The Acts of the Democracies
Years : ALL
Aggressor / Perpetrator Country : South Africa
25 Items Selected
In South Africa, non Whites are compelled to carry passes. These pass laws will cause much resentment amongst the majority population.
Over 70 people are killed in Sharpville, South Africa while demonstrating against the pass laws. These laws require non-Whites to carry documentation or else face imprisonment.
The African National Congress (ANC), an organisation seeking a multi-racial state with universal voting rights, is banned in South Africa.
White supremacy gains in strength in southern Africa.
South Africa creates Bantustans, areas where ethnically cleansed black people must live. Only white people can vote (30% of the population). Opponents to the regime (both black and white) are assassinated, exiled, imprisoned and tortured.
The UK imposes sanctions that are ignored by multinational companies, Portugal controlled Mozambique, and apartheid South Africa.
France supports this regime because of concessions in mining the huge Uranium deposits. South Africa and the USA loan money to the government.
The previous president (Juan Jose Torres) had nationalised Gulf Oil properties and tin mines owned by USA companies.
Within two years, 2,000 people are arrested and tortured without trial. The native Aymara and Quechua people are ordered off their land and deprived of tribal identity. Tens of thousands of white South Africans are enticed to immigrate with promises of the land stolen from the indigenous people. Catholic clergy who aid the victims are harassed and killed.
Between 1971 and 1978, United Nations sanctions had been in place on Rhodesia. Three countries had violated the sanctions: The USA, Portugal (under a Fascist regime), and South Africa (under apartheid).
South African commandos raid Maputo, the capital of Mozambique. They begin to create, arm and deploy special military units in Mozambique to attack roads, railways, bridges and other economic targets, as well as to terrorise in rural areas.
South African agents carry out sabotage and assassinations in Zimbabwe. South Africa (with help from the USA's CIA) attempts to mount a coup against President Kaunda in Zambia. The CIA director, William Casey flies secretly to Lusaka and threatens sanctions against Zambia if the role of the CIA is exposed.
In addition to these military activities, South Africa begins a full scale economic war against Angola, Lesotho, Mozambique, and Zimbabwe.
After being elected to the USA presidency, Ronald Reagan states that closer relations with South Africa are a means "to counter Soviet influence in southern Africa". Arms and money are passed by the USA's CIA to groups supported by South Africa in the region.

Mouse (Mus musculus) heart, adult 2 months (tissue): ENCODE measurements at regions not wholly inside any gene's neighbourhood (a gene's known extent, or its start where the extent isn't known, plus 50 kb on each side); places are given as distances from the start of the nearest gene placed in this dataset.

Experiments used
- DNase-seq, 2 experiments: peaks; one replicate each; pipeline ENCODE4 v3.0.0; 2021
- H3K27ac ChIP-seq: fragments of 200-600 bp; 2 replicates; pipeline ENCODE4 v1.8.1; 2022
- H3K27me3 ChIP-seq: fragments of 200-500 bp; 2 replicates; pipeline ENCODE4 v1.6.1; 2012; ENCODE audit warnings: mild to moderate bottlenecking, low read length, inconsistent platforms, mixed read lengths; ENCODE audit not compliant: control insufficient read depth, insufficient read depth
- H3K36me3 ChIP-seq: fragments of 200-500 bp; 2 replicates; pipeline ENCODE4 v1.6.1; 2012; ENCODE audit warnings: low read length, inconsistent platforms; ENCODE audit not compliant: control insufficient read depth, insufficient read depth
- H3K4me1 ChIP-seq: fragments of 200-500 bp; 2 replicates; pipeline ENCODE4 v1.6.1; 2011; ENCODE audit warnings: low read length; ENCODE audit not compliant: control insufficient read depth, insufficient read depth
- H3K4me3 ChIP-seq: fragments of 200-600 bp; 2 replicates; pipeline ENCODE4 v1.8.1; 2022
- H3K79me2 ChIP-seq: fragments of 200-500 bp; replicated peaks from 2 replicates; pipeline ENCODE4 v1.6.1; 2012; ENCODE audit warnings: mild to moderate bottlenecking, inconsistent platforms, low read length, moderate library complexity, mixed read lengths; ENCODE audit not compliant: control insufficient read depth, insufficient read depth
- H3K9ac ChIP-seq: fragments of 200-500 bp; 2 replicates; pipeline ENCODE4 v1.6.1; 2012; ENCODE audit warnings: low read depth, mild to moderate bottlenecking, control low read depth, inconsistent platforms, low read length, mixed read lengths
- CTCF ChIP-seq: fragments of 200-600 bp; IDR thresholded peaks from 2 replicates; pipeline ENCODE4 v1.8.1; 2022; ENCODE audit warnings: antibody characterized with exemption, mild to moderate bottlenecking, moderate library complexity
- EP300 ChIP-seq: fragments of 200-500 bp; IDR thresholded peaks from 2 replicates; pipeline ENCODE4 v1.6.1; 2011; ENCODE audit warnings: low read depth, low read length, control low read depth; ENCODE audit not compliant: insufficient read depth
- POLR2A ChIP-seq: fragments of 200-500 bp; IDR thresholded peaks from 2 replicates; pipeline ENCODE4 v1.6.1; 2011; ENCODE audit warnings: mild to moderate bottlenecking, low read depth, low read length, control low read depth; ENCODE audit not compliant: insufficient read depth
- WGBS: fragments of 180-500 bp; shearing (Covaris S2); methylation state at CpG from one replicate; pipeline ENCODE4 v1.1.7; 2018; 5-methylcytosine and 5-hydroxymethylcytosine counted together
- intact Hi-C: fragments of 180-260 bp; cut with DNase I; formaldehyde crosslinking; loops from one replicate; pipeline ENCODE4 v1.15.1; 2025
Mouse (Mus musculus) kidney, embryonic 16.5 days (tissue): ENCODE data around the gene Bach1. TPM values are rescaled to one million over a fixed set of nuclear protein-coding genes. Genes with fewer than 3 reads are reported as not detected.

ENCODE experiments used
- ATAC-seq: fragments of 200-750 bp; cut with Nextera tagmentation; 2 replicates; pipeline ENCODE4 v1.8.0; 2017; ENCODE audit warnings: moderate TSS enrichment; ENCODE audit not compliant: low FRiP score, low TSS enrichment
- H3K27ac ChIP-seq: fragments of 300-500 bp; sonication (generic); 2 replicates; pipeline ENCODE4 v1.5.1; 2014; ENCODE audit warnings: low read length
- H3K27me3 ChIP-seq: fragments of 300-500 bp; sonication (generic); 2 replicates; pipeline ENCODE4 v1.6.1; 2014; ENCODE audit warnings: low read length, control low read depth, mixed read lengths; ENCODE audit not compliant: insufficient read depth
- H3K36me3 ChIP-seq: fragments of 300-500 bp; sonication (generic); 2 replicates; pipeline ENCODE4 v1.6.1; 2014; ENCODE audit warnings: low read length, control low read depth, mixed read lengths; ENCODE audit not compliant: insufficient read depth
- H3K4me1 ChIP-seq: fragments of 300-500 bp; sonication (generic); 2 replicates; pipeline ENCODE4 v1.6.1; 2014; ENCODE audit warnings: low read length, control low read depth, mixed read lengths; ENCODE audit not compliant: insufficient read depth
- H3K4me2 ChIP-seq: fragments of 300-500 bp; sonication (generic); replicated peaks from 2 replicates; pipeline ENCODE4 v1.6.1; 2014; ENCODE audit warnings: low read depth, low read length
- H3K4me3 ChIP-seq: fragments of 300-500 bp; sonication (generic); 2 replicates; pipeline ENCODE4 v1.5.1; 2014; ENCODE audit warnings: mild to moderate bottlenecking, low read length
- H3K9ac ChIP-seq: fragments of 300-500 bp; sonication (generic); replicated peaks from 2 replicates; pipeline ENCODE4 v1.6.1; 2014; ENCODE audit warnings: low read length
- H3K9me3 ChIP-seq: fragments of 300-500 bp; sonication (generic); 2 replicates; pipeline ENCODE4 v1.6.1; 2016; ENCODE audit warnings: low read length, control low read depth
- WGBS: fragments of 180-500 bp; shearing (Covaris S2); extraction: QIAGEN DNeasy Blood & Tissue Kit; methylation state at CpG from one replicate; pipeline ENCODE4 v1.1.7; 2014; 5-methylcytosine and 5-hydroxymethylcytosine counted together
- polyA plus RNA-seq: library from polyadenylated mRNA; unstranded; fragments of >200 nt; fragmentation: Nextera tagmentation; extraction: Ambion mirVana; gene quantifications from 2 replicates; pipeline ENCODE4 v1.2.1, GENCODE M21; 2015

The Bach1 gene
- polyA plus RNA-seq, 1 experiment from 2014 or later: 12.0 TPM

The USA blocks the implementation of the United Nations plan for a settlement in Namibia, currently under South African rule. It does this by unilaterally linking the Namibian issue with Angola. While the USA continues to state its support for the United Nations plan, the USA Secretary of State, Al Haig, informs the South African Foreign Minister "that the United States would not press South Africa to settle the Namibian question unless Cuban troops were withdrawn from Angola."
The USA vetoes seven United Nations resolutions condemning the actions of South Africa, condemning apartheid and attempting to strengthen sanctions. These votes are 145 to 1, 124 to 1, 136 to 1, 129 to 2 (with UK), 126 to 2 (with UK), 139 to 1, and 138 to 1.
The USA vetoes a United Nations resolution condemning the attempt and naming South Africa as the agent.
South African commandos attack and destroy the oil depot in the city of Beira. The raid cuts supplies of petroleum to Zimbabwe and costs the country millions of dollars in lost revenue.
South Africa's actions in the country would kill 100,000 people between 1982 and 1983.
The USA Congress imposes economic sanctions on South Africa in spite of a veto by President Reagan. Only 25% of the trade between the two countries is affected. Iron, steel and uranium continue to be exported from South Africa. In the next two years, USA exports to South Africa increase from $ 1,280 million to $ 1,710 million.
The Bushmen have lived in the area for 20,000 years and are one of the oldest cultures on Earth. Only 700 are left; another 2,000 have been settled in camps away from the lands of their ancestors.
The South African company, De Beers (owned by UK and USA company, Anglo-American), have diamond surveying rights in the region. This business is worth $3,000 million per year.
Survival International have criticised the lack of consultation between the Bushmen and the government.
Many people are forced to sit on hot stoves, suffer electric shocks, and several people are beaten to death. Women are raped, and some men are forced to have sex with their children.
South Africa lobbies other African nations to prevent a vote condemning Zimbabwe within the United Nations Human Rights Commission. The UK continues to trade with the regime.
Police close the last privately run daily newspaper.